Forms are held in each of the Council’s offices. These have a Rates Rebate Income Eligibility Table on the front. The property you are applying for must be your principal place of residence. You cannot claim a rates rebate for the rates payable on a property that is used principally for business, farming, commercial or industrial purposes, or a home that is not your usual place of residence.

To check your eligibility and download a rates rebate form please go to our website

Notice of Intention to Stop Unformed Legal Road Adjacent to Teapot Valley Road

At the request of the adjacent landowners, Tasman District Council is notifying its intention to stop a section of unformed legal road of 7344 square metres situated adjacent to the formed Teapot Valley Road. The road stopping application is being made jointly by two adjacent landowners.

The total width of Teapot Valley Road (including the existing formed road) in this area will be reduced from an average width of 47m to 15m, which provides an adequate road corridor for the future.

Adjacent to the area proposed to be stopped is a small area of former Reserve Land. This is proposed for disposal to one of the landowners, but will be dealt with separately to the road stopping.

For further information please contact Susannah Peckham at Tasman District Council on Ph. 03 543 7207 or Email:

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Community Notices

Mapua Community Library Winter Book Sale

On Saturday 13 June, 10.00 am - 4.30 pm, the Mapua Library will hold its Annual Winter Book Sale in Mapua Village on the corner of Aranui Road. and Toru Street. Stock up for winter reading from our huge collection of surplus books (like-new) which will be offered for sale at great prices!  For more info phone 03 540 2545

Richmond & Districts Information Centre

Volunteers are required to work three hour shifts on a weekly or fortnightly basis at the Information Centre in Gladstone Road.

Initially successful applicants would be required to work with more experienced volunteers before being asked to work on their own. Although applicants should preferably have a good knowledge of the local community, this is not necessary, as the Centre has a large database. You should be well presented and enjoy meeting and conversing with visitors from all over New Zealand and the world. The Centre is well appointed with good facilities.

If you are interested in this type of work, call in to the Centre or Ph. 03 543 9521 or contact Sally Symonds, Ph. 03 542 3983 for further details.

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Community Plantings Screen and Protect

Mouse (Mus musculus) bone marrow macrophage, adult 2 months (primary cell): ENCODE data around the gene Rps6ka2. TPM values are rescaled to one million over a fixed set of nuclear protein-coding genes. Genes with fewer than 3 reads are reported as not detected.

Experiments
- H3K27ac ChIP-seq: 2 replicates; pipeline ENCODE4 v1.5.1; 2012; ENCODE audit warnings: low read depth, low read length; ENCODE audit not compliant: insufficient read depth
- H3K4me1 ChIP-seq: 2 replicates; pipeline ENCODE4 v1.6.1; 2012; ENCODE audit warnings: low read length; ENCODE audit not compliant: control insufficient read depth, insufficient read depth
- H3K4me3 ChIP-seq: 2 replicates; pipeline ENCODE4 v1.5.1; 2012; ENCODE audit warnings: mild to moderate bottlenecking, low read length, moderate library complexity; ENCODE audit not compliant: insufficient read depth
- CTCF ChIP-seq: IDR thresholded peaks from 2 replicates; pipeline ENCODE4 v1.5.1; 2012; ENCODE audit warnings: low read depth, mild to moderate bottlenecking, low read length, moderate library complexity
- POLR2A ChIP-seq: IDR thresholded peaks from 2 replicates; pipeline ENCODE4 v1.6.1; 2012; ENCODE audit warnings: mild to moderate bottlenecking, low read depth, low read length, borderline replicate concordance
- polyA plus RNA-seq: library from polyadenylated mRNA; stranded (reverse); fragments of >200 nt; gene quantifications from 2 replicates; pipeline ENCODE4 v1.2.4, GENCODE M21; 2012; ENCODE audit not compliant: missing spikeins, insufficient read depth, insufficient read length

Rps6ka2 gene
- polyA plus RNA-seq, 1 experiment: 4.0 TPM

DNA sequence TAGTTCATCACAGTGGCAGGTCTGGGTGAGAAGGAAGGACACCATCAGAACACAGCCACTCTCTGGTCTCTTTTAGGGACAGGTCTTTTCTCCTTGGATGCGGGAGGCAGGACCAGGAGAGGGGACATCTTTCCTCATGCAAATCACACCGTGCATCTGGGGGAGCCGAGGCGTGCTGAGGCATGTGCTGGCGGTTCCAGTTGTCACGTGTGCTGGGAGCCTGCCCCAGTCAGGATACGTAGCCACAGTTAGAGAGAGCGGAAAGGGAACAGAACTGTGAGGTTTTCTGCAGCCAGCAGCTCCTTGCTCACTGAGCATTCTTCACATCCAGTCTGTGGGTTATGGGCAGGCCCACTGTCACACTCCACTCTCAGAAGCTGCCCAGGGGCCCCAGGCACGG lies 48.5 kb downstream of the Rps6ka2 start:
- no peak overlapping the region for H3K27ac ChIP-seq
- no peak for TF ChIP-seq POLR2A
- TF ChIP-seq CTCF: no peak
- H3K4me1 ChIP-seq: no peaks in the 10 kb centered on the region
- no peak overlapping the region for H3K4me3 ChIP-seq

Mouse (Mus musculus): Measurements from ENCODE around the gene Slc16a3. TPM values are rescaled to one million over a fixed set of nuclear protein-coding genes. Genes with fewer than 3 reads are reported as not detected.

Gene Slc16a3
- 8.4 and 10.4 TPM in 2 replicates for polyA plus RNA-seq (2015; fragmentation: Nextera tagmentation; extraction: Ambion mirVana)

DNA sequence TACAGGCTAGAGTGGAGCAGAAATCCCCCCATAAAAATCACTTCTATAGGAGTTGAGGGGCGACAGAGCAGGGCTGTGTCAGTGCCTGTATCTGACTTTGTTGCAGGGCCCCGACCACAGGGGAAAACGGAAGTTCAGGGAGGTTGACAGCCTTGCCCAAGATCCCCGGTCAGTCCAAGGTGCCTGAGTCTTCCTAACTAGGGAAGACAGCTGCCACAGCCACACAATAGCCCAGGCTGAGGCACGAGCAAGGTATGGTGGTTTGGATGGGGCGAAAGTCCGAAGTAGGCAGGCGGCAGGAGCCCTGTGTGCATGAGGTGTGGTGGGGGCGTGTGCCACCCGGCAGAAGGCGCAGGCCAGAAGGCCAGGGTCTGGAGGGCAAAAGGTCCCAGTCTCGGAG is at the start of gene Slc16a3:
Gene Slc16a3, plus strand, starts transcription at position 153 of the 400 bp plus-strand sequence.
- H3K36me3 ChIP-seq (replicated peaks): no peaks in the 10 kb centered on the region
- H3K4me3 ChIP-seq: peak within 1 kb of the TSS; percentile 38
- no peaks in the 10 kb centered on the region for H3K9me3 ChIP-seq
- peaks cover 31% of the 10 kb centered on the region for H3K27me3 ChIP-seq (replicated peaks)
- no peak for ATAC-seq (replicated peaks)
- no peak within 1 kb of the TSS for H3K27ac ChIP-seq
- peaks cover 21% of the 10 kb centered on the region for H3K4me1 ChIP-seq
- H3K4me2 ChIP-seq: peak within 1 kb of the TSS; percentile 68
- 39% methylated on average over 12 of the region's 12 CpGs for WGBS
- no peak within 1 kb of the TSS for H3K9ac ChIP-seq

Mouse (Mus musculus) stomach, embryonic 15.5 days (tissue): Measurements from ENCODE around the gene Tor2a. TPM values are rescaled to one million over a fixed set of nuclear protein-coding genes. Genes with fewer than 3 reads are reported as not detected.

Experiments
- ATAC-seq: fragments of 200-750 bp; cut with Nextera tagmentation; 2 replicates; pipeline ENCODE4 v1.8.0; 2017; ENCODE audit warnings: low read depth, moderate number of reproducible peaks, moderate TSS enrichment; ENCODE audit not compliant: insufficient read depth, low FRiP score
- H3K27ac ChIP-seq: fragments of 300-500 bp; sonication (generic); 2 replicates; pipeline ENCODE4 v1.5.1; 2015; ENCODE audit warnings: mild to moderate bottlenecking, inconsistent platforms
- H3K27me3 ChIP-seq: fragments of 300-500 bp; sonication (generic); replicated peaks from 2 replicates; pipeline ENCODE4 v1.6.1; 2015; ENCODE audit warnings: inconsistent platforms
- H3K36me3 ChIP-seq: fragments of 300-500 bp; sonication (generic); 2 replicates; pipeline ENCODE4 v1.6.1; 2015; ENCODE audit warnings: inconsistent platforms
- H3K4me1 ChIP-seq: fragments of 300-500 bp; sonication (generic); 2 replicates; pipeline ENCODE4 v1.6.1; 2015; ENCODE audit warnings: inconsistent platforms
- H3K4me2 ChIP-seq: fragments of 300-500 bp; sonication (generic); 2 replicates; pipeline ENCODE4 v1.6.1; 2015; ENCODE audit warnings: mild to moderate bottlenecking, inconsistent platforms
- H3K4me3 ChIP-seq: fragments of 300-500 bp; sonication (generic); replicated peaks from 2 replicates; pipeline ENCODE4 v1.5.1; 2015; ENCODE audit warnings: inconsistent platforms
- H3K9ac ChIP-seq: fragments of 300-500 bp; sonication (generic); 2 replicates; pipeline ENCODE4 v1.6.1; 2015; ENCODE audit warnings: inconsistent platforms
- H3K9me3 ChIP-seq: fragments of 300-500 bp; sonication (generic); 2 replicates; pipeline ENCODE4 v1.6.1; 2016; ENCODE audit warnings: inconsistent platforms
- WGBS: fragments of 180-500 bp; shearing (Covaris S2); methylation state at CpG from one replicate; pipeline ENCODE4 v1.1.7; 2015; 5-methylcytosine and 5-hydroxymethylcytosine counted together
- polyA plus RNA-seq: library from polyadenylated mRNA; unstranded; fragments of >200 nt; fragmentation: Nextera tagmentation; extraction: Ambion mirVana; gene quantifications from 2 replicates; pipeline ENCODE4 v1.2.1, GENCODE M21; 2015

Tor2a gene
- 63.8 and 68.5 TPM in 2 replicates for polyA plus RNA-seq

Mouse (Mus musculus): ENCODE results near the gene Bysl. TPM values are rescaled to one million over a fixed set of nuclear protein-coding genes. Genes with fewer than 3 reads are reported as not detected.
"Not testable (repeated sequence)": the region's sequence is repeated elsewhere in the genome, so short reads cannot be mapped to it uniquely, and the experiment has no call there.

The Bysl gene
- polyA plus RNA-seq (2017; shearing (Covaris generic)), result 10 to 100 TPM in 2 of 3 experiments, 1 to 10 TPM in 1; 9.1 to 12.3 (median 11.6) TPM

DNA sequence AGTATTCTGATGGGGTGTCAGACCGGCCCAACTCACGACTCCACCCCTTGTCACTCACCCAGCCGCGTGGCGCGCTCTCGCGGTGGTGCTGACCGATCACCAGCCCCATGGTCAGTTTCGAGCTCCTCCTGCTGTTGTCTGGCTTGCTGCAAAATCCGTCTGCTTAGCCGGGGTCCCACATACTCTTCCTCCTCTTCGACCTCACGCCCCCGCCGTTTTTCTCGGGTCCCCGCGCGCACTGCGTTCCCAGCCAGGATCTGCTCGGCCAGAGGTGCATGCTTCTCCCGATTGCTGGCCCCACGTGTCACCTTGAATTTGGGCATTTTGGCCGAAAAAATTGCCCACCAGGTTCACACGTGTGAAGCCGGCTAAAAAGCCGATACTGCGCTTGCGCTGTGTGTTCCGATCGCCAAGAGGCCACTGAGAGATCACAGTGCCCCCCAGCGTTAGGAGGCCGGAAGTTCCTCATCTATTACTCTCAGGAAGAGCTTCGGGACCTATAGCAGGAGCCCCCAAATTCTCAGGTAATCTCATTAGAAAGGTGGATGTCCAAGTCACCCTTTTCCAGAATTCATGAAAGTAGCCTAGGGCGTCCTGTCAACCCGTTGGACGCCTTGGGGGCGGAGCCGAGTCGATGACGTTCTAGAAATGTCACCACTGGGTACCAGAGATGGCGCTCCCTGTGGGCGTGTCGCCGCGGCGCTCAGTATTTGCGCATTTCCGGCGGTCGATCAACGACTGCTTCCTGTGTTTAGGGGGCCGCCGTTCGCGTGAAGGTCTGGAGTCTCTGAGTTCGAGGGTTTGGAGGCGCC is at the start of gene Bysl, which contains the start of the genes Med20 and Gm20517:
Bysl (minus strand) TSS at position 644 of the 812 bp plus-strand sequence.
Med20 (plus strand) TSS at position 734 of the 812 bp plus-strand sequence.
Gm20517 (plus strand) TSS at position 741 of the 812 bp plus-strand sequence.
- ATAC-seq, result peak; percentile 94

Local Students Design and Plant New Plant Screen

The upgrade of the Takaka Wastewater Treatment Plant has taken another step towards its completion with the planting of a native plant screen. This new screen will enhance the rural outlook, meeting an agreed outcome from the consultation on the upgrade.

Nearly forty Year 10 students from Golden Bay High School have planted over 300 native plants sympathetic to the Golden Bay environment. The students’ involvement has been multi-year with  last year’s then year 9 students designing the landscaping plan  for the screening, taking into consideration the concerns and preferences of local residents and iwi, and the opportunity to  enhance the site.

“Not only was a phenomenal number of plants planted in the half day available, the students then proceeded to distribute six truckloads of bark to protect the new trees and shrubs!” said community partnership officer Claire Webster.

The upgrade project provided an opportunity for the students to learn about essential services within a community and to play a role in transforming a functional infrastructure project into an attractive amenity for the community.

The new plants will provide the pleasant outlook many of the local residents wished to see from the upgrade. Once the new plants grow sufficiently to screen the wastewater treatment plant, the existing willows will be removed leaving a distinctly Golden Bay plant vista.

Parapara Planting to Restore Beach - A Community Activity

Two of three plantings have taken place over the last month at Parapara beach as part of the sand push-up to replenish the beach following the storms of Easter 2014.

Supported by 35 locals, bach owners and other Golden Bay residents Council staff have managed to plant over 2000 locally sourced sand binding grasses that will assist with the natural regrading of the beach. The regrading is a natural process as the beach settles back into its natural rhythm with the sea. The grasses help the beach to cope with this process.

In conjunction with the planting four beach accessways have been formed with posts and rope for pedestrian access to the beach. The use of these accessways is encouraged as this will allow the plants to remain undisturbed and establish as quickly as possible.

A third planting of a cold sensitive spinifex will occur in spring this year. This species will bind with those there already to reinforce the natural matting of the sand.